During the day, my whole mind was plunged into constant and deep contemplations about math, physics, philosophy, and my plans for the future. At night, I should sleep but could not stop thinking. My brain was like a spinning engine, dangerously overheating and inching closer to a breakdown, and I knew it. The harder I tried to stop thinking and fall asleep, the more awake I became. When my insomnia became an issue and caused real pain for me, I really missed the lost paradise. “Where is it? I want to drop all the anxiety and misery and be happy again!” I thought to myself, and I seriously tried to get back. I ran into wild fields, I kept my eyes up for clouds, and I stared into puddles, but all I saw was just trees, clouds and potholes, plain and ugly. My mind simply could not find an entrance back to the old sanctuary. I developed a strong sense that I was robbed, kidnapped to a hostile territory, far away from my beautiful home, and with no way back.
From the age of 13 to mid-40’s, I was stuck in this real world. I fought for survival and successes, keenly aware that I was in an unfriendly place that was never meant to welcome me. Nothing here was for granted. If I wanted or needed anything, I had to fight for it. At the same time, the memory of my heavenly home lingered in the back of my mind. Many times when I was under pressure, including the depressing period before the college entrance exams, when I was continuously interrogated by the police after the June 4 Movement, when I was forced to leave Shanghai and separate from my newlywed wife after getting my Master’s, when I was unfairly treated at schools, and when my business was facing headwinds, I visualized my childhood paradise. The memories reminded me how beautiful life could be and how blessed I had been. Such positive thoughts helped me put things into perspective, stopped me from giving up during dark times and pulled me back from the edge of mental collapse.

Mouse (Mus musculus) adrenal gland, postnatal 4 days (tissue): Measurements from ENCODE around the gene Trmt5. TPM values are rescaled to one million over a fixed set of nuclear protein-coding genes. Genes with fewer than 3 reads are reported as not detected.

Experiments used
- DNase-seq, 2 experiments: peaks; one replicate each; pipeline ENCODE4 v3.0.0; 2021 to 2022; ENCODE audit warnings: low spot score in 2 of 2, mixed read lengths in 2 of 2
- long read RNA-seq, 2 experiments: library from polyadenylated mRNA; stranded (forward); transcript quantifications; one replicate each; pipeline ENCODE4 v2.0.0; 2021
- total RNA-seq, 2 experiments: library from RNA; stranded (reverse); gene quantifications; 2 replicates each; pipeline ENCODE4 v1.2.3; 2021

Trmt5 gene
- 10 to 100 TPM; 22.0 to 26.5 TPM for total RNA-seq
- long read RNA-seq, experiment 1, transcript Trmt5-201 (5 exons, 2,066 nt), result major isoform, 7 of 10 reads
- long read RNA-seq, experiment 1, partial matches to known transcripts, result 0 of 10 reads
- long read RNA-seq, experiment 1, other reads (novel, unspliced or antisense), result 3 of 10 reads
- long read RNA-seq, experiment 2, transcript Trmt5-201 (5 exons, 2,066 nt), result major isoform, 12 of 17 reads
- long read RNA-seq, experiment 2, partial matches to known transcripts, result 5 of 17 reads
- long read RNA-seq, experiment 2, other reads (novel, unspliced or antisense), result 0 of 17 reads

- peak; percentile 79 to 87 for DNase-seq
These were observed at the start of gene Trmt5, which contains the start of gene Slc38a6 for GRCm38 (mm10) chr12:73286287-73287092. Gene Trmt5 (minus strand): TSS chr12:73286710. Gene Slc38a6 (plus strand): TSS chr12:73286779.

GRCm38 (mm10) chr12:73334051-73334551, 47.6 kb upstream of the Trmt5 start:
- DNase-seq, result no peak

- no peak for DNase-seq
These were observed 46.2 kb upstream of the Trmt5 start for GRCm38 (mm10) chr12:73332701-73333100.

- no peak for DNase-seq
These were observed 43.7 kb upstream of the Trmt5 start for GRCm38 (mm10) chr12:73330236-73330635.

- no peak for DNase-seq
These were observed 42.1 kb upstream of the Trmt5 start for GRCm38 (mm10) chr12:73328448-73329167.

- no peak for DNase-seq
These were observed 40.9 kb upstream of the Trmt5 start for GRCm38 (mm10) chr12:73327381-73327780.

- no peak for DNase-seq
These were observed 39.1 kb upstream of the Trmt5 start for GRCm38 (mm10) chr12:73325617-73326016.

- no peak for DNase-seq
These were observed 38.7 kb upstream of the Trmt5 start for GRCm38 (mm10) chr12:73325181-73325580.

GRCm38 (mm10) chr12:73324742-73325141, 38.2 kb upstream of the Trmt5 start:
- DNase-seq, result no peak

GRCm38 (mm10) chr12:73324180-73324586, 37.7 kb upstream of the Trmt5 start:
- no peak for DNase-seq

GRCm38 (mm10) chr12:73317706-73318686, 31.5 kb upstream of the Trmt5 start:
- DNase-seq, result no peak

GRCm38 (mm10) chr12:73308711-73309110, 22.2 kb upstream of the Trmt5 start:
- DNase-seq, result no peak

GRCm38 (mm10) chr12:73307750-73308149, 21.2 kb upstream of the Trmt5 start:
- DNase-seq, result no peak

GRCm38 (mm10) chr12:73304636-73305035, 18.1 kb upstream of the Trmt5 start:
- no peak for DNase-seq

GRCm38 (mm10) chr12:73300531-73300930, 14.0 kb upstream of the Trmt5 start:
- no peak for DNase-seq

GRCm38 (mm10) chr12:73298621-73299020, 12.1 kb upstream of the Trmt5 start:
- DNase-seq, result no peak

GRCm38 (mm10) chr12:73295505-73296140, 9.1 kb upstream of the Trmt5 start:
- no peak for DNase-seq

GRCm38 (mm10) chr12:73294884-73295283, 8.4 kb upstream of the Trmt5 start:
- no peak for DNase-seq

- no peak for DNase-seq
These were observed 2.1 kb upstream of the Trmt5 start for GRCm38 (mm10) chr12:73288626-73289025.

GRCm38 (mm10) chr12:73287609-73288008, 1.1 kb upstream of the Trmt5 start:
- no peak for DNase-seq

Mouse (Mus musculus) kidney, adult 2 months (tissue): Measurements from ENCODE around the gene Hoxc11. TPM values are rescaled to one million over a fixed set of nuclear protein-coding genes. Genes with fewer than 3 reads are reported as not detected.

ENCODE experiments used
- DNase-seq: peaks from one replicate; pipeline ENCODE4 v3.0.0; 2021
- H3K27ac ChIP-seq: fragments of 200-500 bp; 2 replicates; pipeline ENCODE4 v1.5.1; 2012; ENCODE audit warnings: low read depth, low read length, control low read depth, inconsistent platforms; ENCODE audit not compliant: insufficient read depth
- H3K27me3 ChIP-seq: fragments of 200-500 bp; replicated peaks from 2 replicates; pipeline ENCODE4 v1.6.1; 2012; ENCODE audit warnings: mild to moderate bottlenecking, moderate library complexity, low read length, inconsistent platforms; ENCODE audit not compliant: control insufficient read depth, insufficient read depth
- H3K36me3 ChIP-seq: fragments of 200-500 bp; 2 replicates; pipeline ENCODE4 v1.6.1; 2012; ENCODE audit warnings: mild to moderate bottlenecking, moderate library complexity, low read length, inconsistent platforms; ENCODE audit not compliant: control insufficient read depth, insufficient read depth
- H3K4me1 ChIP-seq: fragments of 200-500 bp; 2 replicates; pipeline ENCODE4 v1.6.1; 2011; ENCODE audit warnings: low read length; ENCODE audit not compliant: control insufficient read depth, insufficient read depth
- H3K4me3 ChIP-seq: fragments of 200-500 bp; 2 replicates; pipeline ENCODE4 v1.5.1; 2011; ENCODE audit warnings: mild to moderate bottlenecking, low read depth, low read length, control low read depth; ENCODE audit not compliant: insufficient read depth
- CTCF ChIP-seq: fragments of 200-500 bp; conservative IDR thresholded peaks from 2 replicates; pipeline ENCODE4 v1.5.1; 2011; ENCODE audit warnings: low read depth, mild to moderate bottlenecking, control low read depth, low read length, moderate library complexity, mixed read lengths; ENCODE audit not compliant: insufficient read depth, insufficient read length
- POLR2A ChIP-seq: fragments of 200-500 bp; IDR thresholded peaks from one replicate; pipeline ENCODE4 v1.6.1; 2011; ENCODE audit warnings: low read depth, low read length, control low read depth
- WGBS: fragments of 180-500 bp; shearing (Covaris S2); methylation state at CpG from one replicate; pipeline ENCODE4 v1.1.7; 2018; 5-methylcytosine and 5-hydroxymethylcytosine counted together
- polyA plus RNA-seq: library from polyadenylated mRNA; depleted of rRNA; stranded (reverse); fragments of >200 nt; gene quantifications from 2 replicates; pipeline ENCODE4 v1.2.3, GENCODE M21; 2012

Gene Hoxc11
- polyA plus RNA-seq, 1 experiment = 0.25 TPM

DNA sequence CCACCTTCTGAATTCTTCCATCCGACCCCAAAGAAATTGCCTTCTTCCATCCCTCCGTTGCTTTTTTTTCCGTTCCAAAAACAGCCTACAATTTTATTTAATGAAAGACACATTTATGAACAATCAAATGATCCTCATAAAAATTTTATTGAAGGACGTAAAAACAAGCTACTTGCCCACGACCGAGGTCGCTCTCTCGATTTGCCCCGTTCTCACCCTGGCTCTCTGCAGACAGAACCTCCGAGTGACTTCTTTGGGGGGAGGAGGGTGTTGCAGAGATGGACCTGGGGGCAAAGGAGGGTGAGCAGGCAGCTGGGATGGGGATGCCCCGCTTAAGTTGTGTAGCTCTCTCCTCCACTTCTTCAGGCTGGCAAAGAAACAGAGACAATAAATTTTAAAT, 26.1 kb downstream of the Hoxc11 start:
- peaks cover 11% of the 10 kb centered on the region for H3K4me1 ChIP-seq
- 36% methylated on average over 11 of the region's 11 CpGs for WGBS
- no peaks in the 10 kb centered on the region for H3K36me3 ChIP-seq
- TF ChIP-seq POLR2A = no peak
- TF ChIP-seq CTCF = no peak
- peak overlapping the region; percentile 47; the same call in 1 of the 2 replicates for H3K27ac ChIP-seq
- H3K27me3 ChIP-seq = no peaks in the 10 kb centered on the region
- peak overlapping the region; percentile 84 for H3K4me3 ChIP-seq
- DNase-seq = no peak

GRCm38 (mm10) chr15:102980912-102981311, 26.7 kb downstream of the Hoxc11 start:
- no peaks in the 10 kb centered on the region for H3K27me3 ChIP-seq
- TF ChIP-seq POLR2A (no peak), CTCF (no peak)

As time went on, I had family and kids, as well as a business, and I was more adapted to this real world, which was actually my adoptive home. The childhood paradise became more and more distant, and my memory inevitably faded over the decades, from lively movies to static pictures and then to sketchy drawings, but my longing to return never stopped. For the past several years, I have had more opportunities to be close to nature and, to my surprise, have experienced sporadic flashbacks of my childhood mentality. Those moments made me ecstatic and nostalgic but also let me realize that time has changed. I am now more or less comfortably and happily settled in this real world, because there are people and things I love here. I cannot leave them. I enjoy occasional visits to my childhood imaginary wonderland but will never be able to fully go back to the old times.
The other day, I was at home thinking about my children who were away in college, while looking at trees in the backyard through a window. Leaves were fluttering in the wind, and memories of my old paradise suddenly flooded back, mixed with images of my children’s wildly happy faces when they were little. They were worry-free and full of energy. They did not smile much. Instead, they laughed all the time, hard and loud. I started to speculate that they might have their own internal wonderlands that I do not know. Maybe every young kid has a hidden paradise that he just does not have the chance to tell others, just like what happened to me when I was young.